The Gershwins and Me
Simon and Schuster
In addition to being an extraordinarily talented performer, Michael Feinstein is probably today’s leading guardian and proponent of the Great American Songbook, the corpus of standards written by such songwriters as Jerome Kern, Cole Porter, Richard Rodgers, and Irving Berlin from the 1920s through the advent of rock and roll in the 1950s.
In The Gershwins and Me, Feinstein focuses on the careers of composer George Gershwin and his lyricist brother, Ira, whom Feinstein clearly regards as the brightest stars in that constellation. Feinstein brings an unusual advantage to this endeavor. Even before he turned 10, Feinstein had become a Gershwin devotee, and at the improbable age of 20 he went to work for the aging Ira Gershwin, first as a cataloguer of his musical archive, later as a general factotum and boon companion. As a result of his assiduous efforts both before and after he met Ira, Feinstein came to know more about the Gershwins’s oeuvre than they ever knew about it themselves.
That knowledge is on ample display in this volume, which is both richly illustrated and accompanied by a CD of twelve Gershwin songs performed by the author. Each of the book’s twelve chapters focuses on a song on the CD. Feinstein provides ample background information on the genesis of each song, places it in the context of the Gershwin oeuvre as a whole, and aims to define what makes each song great.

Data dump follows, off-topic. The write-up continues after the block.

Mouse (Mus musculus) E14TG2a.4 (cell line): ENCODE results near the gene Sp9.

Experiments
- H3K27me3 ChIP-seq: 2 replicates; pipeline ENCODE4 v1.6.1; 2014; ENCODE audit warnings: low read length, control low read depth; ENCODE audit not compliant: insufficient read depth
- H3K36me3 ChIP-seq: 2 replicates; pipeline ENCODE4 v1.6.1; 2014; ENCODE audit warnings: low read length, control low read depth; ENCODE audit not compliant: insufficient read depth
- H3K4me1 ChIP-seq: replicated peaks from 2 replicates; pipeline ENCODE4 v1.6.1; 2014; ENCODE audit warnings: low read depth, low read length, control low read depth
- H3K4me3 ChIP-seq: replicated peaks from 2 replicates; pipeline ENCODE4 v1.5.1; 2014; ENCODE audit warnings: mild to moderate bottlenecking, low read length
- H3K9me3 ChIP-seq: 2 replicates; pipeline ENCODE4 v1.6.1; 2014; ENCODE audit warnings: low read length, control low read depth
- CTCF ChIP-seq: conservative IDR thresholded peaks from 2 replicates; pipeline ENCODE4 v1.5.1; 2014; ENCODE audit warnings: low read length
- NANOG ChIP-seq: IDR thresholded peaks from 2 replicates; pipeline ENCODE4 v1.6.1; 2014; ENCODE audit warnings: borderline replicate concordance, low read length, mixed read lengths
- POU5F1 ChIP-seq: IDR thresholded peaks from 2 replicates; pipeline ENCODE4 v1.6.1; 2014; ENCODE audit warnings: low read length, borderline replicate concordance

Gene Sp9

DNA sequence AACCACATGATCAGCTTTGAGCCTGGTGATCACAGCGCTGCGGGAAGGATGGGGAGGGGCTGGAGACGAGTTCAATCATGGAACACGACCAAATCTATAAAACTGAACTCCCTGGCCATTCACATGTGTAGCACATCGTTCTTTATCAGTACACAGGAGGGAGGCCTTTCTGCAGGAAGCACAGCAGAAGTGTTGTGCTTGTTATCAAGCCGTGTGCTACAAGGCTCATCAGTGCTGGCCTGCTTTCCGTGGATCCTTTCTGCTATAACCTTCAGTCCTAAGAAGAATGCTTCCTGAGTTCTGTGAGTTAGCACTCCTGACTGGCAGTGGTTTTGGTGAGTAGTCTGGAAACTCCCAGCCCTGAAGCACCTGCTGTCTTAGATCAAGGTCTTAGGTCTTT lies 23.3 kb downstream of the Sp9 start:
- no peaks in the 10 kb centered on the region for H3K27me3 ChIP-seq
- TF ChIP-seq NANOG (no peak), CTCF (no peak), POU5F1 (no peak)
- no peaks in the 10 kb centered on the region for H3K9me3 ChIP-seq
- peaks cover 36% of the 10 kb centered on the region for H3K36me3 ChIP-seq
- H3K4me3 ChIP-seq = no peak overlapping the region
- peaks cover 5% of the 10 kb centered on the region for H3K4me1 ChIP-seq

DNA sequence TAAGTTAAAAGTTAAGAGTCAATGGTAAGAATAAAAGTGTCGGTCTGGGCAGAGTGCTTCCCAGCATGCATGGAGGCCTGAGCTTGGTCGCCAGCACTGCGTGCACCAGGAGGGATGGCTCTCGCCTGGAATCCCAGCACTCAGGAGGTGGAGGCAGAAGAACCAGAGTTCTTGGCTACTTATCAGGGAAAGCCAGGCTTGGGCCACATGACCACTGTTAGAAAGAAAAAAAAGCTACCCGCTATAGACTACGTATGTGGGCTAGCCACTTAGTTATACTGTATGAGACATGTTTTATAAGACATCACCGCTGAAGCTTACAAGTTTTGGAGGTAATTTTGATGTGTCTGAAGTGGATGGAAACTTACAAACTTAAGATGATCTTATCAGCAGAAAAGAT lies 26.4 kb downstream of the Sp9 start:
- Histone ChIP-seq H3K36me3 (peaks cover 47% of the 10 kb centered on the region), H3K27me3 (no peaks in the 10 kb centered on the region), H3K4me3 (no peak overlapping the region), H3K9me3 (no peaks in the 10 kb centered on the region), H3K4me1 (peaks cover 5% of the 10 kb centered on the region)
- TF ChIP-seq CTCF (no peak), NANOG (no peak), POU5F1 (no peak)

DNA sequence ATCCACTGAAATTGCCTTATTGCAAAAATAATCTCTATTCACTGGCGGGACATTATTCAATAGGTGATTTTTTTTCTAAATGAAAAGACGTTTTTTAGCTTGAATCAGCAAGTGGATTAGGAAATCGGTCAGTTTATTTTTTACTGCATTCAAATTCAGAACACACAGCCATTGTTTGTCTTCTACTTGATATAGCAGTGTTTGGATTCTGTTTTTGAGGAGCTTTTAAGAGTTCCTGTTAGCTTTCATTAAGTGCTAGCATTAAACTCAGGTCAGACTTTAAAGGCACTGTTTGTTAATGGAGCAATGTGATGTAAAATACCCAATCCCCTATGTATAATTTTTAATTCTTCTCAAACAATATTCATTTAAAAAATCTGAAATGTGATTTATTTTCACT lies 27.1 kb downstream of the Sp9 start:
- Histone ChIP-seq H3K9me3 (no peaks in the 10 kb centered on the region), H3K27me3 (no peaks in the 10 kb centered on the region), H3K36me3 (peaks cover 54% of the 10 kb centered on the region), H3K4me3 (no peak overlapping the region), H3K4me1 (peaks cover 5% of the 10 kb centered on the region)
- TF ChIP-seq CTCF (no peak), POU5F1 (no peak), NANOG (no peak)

Only two flaws stand out: First, Feinstein too often allows his awe for his subjects to overshadow his considerable ability to analyze musical and lyrical structure. It’s relatively easy to assert that hearing the Gershwins’s music for the first time can be a life-changing experience, as Feinstein often does; it’s far more difficult, but also more interesting, to define how and why such seemingly simple songs can have such an effect, a task he tends to shy away from.
Second is Feinstein’s unstinting condemnation of the decline of American culture since the 1960s. He takes only grudging notice of the fact that the Gershwins’s music is still an essential element in the American periodic table. To cite just a few examples: Thanks to United Airlines (and its ad agency), “Rhapsody in Blue” is a worm in everyone’s ear; “Summertime” was a landmark in the career of Janis Joplin; Gershwin songs have figured prominently in the soundtracks of such popular films as When Harry Met Sally and Woody Allen’s Manhattan; at a Tony Bennett concert I recently attended, the set list included at least half a dozen Gershwin tunes that received thunderous ovations from an audience spanning several generations. Feinstein’s jeremiads notwithstanding, the Gershwins’s music seems to be alive and well.
Michael Feinstein Performs Gershwin Medley
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